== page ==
What works so well are the variety of experiences taking place on and around the casino floor. Though decidedly different, the entertainment, nightlife and dining venues all share a cohesive theme. They’re upscale but not pretentious, and nearly every one begs a visit, making it easy to spend a couple of days here without trekking off to another hotel.
Liquidity's water theme is reflected in its blue decor
For example, take Liquidity, a bar in the center of the casino floor. It’s an element that’s visible from all areas of the casino, thereby setting the mood for the entire place. Playing upon a water theme, the center bar here features three separate lounge areas with a variety of water effects as an integral design element. A projection system puts the images directly on the water. It’s a great place to sit and watch the casino action while enjoying some cocktails. The bar also offers bottle service at prices considerably lower than in the mega-clubs. That means larger groups will probably save some money by enjoying a bottle for around $200 rather than spend $13 or more per individual cocktail. Other lounges include the Northern Lights-inspired Aurora, and the relaxed Flight, which offers—you guessed it—flights of your favorite spirits, as well as tabletop gambling.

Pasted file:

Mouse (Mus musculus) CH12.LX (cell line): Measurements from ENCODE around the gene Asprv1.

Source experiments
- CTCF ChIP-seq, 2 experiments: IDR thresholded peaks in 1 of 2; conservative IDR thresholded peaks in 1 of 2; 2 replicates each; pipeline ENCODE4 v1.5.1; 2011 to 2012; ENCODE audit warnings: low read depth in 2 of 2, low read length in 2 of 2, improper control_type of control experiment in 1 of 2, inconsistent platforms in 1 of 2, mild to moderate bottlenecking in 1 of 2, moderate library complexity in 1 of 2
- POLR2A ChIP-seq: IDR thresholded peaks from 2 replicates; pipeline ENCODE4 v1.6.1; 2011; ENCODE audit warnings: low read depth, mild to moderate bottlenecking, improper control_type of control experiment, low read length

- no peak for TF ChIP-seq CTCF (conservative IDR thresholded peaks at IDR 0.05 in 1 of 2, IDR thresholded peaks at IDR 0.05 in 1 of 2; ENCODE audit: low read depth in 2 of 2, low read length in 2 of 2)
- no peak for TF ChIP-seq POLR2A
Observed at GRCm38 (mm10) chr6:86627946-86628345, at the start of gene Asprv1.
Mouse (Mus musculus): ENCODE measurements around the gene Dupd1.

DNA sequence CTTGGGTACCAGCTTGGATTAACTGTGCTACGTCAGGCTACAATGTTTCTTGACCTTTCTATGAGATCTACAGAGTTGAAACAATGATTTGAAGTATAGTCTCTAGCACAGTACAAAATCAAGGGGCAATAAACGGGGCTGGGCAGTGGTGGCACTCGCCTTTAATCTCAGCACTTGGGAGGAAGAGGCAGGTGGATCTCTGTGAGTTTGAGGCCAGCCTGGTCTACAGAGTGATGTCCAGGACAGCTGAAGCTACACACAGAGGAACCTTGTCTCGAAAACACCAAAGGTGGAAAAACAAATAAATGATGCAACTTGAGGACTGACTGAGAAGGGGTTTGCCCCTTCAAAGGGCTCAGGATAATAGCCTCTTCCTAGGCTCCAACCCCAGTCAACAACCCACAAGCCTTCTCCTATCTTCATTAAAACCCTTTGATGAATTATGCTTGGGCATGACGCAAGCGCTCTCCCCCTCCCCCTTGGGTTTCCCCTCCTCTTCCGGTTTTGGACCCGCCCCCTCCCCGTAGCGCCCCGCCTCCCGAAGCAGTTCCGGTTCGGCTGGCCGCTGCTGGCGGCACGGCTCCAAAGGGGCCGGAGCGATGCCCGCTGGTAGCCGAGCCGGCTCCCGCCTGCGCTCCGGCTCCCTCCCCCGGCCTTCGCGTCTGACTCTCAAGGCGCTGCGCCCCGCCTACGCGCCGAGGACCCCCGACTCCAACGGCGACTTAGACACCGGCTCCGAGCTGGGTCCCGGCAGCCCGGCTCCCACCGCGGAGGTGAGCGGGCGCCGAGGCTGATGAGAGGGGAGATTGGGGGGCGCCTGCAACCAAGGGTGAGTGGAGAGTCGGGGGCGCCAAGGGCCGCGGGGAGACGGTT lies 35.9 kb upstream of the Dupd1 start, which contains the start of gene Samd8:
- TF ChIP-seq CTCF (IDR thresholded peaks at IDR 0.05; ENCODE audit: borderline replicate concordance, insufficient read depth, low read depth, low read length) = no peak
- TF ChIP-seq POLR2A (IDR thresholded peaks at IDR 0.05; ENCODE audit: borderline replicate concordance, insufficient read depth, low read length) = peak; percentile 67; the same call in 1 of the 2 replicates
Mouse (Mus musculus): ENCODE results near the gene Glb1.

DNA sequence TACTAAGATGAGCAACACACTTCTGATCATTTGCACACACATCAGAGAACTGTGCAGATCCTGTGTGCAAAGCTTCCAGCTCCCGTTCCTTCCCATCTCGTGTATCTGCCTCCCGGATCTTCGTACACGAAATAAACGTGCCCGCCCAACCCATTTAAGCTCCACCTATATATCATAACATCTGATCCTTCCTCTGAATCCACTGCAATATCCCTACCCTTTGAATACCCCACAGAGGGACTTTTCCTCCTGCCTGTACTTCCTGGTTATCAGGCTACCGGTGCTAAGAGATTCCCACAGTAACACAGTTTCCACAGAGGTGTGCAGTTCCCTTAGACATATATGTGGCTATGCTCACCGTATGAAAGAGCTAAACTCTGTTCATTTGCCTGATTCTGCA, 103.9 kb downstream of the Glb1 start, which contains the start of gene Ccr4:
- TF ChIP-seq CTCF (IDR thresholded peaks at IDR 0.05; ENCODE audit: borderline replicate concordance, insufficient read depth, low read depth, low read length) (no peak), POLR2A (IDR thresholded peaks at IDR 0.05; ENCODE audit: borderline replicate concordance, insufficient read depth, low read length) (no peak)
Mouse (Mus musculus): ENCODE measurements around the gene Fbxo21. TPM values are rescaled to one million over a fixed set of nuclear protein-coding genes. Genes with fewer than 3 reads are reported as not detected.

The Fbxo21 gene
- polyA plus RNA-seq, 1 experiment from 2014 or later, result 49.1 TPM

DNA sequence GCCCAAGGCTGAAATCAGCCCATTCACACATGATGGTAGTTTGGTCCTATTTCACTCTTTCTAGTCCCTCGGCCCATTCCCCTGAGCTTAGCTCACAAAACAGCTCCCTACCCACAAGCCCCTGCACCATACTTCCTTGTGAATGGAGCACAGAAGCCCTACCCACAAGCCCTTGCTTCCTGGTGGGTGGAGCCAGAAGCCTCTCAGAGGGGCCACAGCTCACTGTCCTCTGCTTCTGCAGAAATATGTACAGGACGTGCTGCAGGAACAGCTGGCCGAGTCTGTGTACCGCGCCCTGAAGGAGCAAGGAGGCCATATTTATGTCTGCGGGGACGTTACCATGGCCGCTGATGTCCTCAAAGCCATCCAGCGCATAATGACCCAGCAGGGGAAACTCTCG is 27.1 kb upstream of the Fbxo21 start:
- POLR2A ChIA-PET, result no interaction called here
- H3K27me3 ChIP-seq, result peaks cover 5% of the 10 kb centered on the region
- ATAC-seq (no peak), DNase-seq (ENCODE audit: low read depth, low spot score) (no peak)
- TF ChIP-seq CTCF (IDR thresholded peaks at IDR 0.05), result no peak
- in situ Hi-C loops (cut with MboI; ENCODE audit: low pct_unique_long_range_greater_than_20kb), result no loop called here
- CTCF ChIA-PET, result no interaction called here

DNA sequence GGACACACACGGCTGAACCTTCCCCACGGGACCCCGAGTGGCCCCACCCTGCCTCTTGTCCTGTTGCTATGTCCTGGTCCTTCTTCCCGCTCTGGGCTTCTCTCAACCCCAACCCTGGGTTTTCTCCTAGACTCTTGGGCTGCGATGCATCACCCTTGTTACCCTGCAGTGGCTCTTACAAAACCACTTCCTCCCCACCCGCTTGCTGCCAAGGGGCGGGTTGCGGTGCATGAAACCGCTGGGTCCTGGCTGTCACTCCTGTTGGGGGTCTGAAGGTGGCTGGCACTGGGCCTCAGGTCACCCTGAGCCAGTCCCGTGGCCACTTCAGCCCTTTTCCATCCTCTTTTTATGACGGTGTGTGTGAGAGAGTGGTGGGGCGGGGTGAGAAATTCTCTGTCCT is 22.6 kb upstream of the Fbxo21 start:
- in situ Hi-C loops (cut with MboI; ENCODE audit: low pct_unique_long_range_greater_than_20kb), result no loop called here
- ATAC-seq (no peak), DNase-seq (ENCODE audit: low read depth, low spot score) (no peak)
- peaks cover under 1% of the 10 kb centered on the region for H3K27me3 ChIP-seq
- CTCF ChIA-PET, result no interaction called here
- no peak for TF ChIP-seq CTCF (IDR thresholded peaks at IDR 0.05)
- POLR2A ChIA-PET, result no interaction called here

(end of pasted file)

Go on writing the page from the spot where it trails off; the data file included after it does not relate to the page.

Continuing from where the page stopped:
Just off the casino floor is the delightfully sexy CatHouse from Chef Kerry Simon. Featuring both a dining room (open nightly) and lounge (open Wednesday and Friday-Monday), the sultry low-lit atmosphere takes its cue from what we’d imagine a 19th-century bordello or burlesque house was like. In fact, that burlesque element is a major theme of CatHouse. Lingerie models perform choreographed routines throughout the night in the lounge while the restaurant features a voyeuristic peek into a ladies’ boudoir.